As a parent, there are many ways in which you can support your children at school, including meeting staff and teachers, attending school assemblies, helping out at school events and being part of the Parents and Friends (P&F) group, sometimes known as Parents and Citizens (P&C).
Year 12 is a significant year for students. As they go through their final year of high school, sit end-of-school exams and make key decisions about their future, their year may be full of nerves and high-pressure moments. This makes your involvement in your child’s life at this time even more important. To help you, we’ve put together six ways to support your child during Year 12.
Everyone experiences anger. Regardless of age, anger is a normal reaction to frustration, stress or disappointment. As boys grow up, they face increasingly difficult situations and begin to deal with some of the challenges of daily life, but they also learn to express and manage their anger in more effective ways.
Although the summer holidays are a fantastic time for children to rest, recover and enjoy a break from school, it can be a challenge getting back into a school routine. To aid the transition back to school, we’ve uncovered five tips to prepare for the new school year:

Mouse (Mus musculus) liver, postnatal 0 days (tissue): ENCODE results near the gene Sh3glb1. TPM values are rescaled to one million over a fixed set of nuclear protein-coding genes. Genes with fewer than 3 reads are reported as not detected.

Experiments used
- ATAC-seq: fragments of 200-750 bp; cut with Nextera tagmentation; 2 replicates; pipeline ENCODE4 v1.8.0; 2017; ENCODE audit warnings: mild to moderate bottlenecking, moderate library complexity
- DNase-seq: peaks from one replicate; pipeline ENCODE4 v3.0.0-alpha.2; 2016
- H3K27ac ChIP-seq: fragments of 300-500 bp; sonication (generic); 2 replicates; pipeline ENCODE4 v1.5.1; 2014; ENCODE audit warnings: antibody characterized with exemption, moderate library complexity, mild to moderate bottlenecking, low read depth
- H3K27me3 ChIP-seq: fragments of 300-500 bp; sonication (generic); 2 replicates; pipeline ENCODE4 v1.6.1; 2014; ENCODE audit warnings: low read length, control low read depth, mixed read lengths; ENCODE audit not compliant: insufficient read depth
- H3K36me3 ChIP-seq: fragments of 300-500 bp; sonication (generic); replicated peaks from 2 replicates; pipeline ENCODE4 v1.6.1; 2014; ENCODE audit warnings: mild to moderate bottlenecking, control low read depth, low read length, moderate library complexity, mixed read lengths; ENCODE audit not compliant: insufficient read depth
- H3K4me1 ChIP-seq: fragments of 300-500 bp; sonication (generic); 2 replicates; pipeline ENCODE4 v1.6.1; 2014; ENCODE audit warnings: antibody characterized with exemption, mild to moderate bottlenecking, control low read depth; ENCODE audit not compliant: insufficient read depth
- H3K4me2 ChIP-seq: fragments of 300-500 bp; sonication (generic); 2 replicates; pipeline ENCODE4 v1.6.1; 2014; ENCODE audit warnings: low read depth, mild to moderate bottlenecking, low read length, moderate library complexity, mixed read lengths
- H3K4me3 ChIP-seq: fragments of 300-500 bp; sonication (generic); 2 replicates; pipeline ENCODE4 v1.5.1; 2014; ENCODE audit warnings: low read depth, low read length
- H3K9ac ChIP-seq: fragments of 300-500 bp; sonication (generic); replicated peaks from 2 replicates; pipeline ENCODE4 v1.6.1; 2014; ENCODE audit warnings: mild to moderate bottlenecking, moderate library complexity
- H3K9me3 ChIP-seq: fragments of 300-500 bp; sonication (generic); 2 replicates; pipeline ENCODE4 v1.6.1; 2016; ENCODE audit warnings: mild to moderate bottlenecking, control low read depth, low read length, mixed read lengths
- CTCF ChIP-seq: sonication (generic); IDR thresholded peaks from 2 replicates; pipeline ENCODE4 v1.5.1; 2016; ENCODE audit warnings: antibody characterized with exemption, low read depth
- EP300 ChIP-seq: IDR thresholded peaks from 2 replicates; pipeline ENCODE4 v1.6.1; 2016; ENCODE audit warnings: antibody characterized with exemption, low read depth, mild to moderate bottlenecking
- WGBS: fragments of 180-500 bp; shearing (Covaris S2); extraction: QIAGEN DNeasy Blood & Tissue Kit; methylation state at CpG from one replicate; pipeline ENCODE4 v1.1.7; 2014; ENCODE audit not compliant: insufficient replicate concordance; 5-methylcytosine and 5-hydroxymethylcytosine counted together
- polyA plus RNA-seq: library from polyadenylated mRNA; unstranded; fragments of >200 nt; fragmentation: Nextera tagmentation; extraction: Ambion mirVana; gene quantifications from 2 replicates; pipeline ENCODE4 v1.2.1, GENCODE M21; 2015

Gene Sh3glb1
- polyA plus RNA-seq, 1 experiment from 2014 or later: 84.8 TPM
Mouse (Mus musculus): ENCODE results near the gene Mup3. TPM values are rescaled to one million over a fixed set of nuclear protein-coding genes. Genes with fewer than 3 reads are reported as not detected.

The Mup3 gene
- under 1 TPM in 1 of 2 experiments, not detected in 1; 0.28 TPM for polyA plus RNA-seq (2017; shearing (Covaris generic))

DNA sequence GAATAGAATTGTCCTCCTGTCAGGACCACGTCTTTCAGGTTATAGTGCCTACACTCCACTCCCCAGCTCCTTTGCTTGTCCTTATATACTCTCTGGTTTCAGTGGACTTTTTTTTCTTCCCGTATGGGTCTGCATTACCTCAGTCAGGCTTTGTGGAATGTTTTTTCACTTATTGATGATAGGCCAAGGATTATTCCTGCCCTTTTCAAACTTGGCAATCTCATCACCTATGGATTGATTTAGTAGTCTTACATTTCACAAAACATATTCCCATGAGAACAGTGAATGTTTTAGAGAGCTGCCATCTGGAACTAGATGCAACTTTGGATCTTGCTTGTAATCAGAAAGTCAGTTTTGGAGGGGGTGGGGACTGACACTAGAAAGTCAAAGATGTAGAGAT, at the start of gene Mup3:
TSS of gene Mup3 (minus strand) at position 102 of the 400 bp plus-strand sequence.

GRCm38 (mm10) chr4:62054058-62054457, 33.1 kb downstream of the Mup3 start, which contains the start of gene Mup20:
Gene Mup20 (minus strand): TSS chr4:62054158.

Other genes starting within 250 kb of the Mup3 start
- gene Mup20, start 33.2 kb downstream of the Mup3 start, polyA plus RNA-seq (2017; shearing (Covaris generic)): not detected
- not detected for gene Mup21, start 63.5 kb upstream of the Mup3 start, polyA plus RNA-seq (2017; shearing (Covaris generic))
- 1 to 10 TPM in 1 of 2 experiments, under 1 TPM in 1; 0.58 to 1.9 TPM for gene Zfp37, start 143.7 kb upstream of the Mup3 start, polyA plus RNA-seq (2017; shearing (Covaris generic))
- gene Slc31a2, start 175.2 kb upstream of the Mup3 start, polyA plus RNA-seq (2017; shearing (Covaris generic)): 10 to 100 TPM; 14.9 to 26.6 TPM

Developing healthy and consistent routines can make a significant difference to your family. Routines help to keep your life organised and provide your children with a structure to develop independence, learn how to set priorities and meet deadlines, and develop healthy habits of self-care. We’ve put together five helpful tips on how to establish a good school routine.
Ensuring your child reaches their potential is undoubtedly a priority for any parent. We want them to have the best life possible and for them to realise their God-given talents and gifts. It is an immense responsibility to teach children to give their best and inspire them to live up to their potential.
Whilst serving as a rest for students, school holidays can often have the opposite effect on parents by putting them under stress to find fun things to do to occupy their children. The cost of keeping kids entertained is also rising, with the ‘Bank of Mum and Dad’ taking increasingly bigger hits during school breaks.
The transition from school into the next stage of life represents a significant change. Leaving the school environment – a place of safety, routine and security – and entering into a new territory of responsibility and independence is exciting, but it can also be a daunting experience.
According to the Australian Government’s 2015 Mental Health of Children and Adolescents Report, almost three percent of Australian children aged four to 17 met diagnostic criteria for a major depressive order, with adolescents aged 12 to 17 at greatest risk. The report also found that approximately seven percent of young people aged four to 17 had an anxiety disorder.
Events such as R U OK? Day, remind us to be aware of each other’s mental health and wellbeing. While experiencing social and emotional difficulties is a natural part of growing up for children, sometimes symptoms display for an extended period of time or begin to interfere with everyday life, indicating more serious mental health concerns.